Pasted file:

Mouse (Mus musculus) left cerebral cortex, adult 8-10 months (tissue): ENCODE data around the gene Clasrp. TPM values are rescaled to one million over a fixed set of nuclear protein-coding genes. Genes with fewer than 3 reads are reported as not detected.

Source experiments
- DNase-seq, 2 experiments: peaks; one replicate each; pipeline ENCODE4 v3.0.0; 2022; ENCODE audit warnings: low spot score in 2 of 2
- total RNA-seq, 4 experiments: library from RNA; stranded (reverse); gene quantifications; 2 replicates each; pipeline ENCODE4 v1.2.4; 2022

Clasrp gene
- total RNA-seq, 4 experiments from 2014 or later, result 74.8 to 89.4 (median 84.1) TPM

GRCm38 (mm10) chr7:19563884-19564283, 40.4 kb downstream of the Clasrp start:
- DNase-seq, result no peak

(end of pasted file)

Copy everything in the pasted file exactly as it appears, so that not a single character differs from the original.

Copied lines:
Mouse (Mus musculus) left cerebral cortex, adult 8-10 months (tissue): ENCODE data around the gene Clasrp. TPM values are rescaled to one million over a fixed set of nuclear protein-coding genes. Genes with fewer than 3 reads are reported as not detected.

Source experiments
- DNase-seq, 2 experiments: peaks; one replicate each; pipeline ENCODE4 v3.0.0; 2022; ENCODE audit warnings: low spot score in 2 of 2
- total RNA-seq, 4 experiments: library from RNA; stranded (reverse); gene quantifications; 2 replicates each; pipeline ENCODE4 v1.2.4; 2022

Clasrp gene
- total RNA-seq, 4 experiments from 2014 or later, result 74.8 to 89.4 (median 84.1) TPM

GRCm38 (mm10) chr7:19563884-19564283, 40.4 kb downstream of the Clasrp start:
- DNase-seq, result no peak